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This is a sub-selection from This is actually really interesting

amigo_boy

join:2005-07-22

1 recommendation

reply to tshirt

Re: This is actually really interesting

said by tshirt:

The EU counsel puts Finland at TOTAL taxation 48.8% of GDP, and the comparitive measure for the US around 29.6 (2009 numbers for both) A long way apart.
I thought you were talking about what an individual would pay.

I think everyone knows we pay a lot more than 29.6% tax when income, sales, property and sin taxes are added together. It's only by adding corporate and capital gains taxes (with all the loopholes) that it goes back down to 29.6%.


M A R S
Premium
join:2001-06-15
Long Island
kudos:1

said by amigo_boy:

said by tshirt:

The EU counsel puts Finland at TOTAL taxation 48.8% of GDP, and the comparitive measure for the US around 29.6 (2009 numbers for both) A long way apart.
I thought you were talking about what an individual would pay.

I think everyone knows we pay a lot more than 29.6% tax when income, sales, property and sin taxes are added together. It's only by adding corporate and capital gains taxes (with all the loopholes) that it goes back down to 29.6%.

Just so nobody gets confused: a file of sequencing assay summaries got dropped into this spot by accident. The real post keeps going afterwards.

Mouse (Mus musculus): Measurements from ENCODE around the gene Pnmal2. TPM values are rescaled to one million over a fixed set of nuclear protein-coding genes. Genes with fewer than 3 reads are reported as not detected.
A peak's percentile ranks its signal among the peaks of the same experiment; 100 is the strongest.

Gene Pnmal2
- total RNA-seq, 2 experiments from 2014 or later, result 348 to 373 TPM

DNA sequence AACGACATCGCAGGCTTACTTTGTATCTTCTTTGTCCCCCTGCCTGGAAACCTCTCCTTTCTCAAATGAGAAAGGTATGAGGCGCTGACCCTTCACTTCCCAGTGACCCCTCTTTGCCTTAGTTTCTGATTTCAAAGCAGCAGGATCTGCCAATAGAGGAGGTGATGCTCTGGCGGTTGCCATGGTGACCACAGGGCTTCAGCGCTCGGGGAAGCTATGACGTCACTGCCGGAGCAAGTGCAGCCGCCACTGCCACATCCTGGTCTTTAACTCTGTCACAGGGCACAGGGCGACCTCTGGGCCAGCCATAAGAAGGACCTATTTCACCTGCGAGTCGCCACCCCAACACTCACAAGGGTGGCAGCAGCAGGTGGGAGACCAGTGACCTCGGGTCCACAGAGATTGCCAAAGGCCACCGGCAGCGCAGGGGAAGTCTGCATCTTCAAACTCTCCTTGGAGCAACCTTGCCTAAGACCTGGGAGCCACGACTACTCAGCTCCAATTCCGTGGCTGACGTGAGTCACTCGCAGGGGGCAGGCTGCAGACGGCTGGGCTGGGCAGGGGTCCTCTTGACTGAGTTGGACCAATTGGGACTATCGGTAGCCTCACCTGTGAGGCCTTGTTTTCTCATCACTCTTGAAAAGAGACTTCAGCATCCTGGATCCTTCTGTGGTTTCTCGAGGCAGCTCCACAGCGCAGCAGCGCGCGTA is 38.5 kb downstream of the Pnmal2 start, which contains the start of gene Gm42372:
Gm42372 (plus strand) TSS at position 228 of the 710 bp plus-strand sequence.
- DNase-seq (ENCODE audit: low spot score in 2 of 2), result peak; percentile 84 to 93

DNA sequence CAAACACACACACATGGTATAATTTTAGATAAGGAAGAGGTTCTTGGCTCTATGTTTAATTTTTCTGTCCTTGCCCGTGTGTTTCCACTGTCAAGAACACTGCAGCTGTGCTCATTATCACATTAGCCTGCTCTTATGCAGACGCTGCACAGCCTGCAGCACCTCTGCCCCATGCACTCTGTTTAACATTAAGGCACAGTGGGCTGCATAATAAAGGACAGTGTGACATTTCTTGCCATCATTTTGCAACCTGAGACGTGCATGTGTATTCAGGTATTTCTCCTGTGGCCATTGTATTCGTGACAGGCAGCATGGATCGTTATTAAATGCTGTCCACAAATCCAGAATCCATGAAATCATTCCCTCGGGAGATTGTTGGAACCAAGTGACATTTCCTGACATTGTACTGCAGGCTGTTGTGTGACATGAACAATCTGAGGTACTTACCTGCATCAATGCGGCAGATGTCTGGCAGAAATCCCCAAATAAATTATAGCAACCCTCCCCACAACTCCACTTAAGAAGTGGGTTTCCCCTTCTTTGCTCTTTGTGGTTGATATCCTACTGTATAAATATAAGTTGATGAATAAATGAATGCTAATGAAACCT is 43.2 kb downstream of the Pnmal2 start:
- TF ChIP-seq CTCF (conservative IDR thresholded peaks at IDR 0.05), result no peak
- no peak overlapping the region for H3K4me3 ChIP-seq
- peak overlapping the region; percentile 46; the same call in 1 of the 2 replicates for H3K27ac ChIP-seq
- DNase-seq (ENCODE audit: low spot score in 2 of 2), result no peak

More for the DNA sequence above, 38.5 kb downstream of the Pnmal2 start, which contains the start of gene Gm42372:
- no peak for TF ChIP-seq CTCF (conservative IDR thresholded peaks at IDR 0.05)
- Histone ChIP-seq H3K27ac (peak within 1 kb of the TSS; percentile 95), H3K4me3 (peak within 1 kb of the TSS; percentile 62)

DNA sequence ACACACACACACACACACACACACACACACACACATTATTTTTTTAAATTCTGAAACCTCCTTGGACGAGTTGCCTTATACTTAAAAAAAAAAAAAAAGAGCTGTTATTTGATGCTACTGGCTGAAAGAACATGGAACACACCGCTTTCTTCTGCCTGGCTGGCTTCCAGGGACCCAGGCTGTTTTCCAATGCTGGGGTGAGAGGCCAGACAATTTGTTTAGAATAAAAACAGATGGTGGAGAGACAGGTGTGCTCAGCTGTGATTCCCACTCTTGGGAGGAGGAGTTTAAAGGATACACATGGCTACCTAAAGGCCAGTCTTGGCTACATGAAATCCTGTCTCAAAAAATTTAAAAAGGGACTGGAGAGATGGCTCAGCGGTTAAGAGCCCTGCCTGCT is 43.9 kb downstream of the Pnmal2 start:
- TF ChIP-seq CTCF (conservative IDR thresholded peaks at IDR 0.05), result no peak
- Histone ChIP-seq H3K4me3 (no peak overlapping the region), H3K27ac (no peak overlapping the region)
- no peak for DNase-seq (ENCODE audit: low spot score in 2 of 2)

interesting, does any one have a link to what some like me on Long Island pays? I bet in the end its much more than 29.6%
--
Democrats Have Guns Too..

amigo_boy

join:2005-07-22

said by M A R S:

does any one have a link to what some like me on Long Island pays? I bet in the end its much more than 29.6%
I haven't seen anything broken down by state.

It's difficult to measure, and especially apply cross-culturally. For example, earlier in this thread "pnh" pointed out how ISPs pay a tax to cities for their use of easements and rights of way. That tax is passed on to the ISPs' customers.

So, if a country like Finland doesn't do that (instead paying for the administration of easements from the general fund), their tax rate looks higher than ours.

Same with healthcare. You pay for your private insurance premiums through a paycheck deduction (and co-pay at time of visit, and deductables each year). If a country like Finland has single-payer healthcare insurance coming out of the general fund, you can't really compare their total (real) tax rate without considering what we pay which isn't a precisely a tax.

It's not as clear as it might seem.